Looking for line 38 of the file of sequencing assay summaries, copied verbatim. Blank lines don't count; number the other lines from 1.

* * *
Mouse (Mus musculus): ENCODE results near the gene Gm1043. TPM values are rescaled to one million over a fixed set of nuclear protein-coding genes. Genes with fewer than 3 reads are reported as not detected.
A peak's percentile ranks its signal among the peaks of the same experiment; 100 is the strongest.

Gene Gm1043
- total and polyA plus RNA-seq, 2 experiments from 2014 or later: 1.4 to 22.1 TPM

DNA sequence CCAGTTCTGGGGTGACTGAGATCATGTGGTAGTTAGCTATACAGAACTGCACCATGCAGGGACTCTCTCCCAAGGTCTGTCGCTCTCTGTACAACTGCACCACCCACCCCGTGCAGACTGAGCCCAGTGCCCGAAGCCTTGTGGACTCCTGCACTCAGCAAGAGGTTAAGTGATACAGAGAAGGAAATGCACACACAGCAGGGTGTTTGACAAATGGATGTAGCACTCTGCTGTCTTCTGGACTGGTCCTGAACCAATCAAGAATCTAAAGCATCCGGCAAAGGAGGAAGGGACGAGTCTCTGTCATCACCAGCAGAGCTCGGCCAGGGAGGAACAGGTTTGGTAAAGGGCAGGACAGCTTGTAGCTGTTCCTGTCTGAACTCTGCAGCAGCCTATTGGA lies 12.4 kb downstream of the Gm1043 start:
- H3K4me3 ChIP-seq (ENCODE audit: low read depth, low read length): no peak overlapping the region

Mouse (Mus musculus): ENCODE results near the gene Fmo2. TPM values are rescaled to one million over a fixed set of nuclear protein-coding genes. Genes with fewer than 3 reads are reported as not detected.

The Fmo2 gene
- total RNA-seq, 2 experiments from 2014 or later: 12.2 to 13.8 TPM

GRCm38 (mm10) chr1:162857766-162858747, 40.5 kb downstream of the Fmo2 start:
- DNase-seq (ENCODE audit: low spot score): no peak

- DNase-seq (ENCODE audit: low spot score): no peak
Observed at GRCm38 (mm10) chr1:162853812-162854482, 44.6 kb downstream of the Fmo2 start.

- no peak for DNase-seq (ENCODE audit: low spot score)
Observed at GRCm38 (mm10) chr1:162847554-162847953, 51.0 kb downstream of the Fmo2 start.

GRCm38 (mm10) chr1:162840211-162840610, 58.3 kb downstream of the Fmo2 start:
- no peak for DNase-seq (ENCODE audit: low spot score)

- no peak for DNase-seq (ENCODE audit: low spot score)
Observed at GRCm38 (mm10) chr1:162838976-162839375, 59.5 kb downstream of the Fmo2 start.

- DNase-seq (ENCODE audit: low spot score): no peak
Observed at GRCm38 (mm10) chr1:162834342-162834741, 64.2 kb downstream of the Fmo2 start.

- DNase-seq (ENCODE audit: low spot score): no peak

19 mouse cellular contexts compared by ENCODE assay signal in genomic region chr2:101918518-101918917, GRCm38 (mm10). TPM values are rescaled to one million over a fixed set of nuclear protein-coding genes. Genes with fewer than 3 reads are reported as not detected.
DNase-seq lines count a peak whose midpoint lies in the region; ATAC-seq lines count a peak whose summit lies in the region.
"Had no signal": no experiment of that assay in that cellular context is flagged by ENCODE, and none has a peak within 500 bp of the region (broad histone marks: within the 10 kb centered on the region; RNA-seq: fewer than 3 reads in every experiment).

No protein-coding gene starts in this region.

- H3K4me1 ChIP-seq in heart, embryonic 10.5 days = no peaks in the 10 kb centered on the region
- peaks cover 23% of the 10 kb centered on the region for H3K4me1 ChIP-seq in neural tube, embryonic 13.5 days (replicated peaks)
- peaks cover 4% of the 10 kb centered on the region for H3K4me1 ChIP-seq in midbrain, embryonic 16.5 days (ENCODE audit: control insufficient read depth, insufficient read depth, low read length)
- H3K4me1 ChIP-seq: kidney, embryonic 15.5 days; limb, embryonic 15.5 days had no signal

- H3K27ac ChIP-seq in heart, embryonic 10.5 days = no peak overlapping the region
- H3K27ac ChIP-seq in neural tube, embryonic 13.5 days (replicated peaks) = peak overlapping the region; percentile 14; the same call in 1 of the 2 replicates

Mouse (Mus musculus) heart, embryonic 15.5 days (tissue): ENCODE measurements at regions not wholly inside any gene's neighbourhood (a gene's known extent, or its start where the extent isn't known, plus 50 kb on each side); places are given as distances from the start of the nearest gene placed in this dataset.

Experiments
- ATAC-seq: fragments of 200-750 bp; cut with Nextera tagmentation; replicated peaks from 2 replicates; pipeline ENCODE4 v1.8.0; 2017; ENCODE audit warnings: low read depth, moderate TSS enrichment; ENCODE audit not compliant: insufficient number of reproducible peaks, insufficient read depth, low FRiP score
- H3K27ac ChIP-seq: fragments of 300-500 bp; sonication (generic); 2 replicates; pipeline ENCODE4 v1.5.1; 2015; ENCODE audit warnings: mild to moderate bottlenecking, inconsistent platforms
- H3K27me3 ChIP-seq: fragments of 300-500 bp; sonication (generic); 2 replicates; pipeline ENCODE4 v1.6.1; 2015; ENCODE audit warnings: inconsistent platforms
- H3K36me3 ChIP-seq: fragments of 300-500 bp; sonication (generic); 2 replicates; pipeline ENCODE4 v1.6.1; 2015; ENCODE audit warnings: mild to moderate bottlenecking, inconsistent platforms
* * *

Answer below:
- H3K36me3 ChIP-seq: fragments of 300-500 bp; sonication (generic); 2 replicates; pipeline ENCODE4 v1.6.1; 2015; ENCODE audit warnings: mild to moderate bottlenecking, inconsistent platforms